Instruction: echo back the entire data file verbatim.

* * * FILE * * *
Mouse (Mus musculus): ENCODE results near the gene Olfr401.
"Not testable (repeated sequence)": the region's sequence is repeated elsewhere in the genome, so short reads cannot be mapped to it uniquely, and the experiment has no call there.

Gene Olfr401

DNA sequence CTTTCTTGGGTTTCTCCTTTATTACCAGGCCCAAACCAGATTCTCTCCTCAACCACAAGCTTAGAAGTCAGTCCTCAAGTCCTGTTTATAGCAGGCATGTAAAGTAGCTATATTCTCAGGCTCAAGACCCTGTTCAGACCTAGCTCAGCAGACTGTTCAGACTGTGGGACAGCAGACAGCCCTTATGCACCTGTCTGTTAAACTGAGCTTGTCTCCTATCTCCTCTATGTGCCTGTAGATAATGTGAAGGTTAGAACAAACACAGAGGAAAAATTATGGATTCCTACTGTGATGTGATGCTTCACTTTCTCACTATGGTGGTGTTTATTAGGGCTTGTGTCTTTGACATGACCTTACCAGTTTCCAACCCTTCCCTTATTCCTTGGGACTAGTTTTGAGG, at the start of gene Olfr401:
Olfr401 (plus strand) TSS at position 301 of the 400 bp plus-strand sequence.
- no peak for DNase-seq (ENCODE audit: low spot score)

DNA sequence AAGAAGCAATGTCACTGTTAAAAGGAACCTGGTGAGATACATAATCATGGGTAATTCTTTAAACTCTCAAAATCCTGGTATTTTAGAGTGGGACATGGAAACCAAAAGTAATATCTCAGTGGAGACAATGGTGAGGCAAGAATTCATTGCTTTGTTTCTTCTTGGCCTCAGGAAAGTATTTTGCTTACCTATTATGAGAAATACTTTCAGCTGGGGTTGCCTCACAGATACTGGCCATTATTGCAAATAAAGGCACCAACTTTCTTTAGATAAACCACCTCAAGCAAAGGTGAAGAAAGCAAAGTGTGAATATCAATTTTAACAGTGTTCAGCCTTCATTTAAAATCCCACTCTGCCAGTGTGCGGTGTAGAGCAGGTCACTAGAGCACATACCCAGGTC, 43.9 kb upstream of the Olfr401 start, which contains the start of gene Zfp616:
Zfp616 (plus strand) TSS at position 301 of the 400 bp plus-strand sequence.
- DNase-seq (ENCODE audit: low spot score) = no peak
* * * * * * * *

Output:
Mouse (Mus musculus): ENCODE results near the gene Olfr401.
"Not testable (repeated sequence)": the region's sequence is repeated elsewhere in the genome, so short reads cannot be mapped to it uniquely, and the experiment has no call there.

Gene Olfr401

DNA sequence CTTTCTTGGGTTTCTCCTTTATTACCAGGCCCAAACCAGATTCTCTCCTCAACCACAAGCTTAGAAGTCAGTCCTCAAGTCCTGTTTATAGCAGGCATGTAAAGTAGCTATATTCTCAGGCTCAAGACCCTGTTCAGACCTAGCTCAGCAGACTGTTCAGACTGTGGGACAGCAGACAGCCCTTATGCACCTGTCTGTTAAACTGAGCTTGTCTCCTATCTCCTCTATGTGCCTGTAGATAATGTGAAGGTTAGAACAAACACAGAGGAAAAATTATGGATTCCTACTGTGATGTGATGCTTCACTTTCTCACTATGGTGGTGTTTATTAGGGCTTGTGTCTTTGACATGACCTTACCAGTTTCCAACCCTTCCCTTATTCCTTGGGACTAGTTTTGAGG, at the start of gene Olfr401:
Olfr401 (plus strand) TSS at position 301 of the 400 bp plus-strand sequence.
- no peak for DNase-seq (ENCODE audit: low spot score)

DNA sequence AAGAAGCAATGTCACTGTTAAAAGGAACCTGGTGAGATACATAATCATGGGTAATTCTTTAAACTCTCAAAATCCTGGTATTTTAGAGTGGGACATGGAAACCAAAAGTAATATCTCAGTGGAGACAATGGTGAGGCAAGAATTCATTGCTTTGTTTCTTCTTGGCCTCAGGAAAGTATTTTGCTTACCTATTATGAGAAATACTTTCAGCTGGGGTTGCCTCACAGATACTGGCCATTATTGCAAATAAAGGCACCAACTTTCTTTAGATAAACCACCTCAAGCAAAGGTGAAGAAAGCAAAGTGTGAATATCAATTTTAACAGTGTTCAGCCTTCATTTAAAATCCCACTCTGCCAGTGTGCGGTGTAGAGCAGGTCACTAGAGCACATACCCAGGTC, 43.9 kb upstream of the Olfr401 start, which contains the start of gene Zfp616:
Zfp616 (plus strand) TSS at position 301 of the 400 bp plus-strand sequence.
- DNase-seq (ENCODE audit: low spot score) = no peak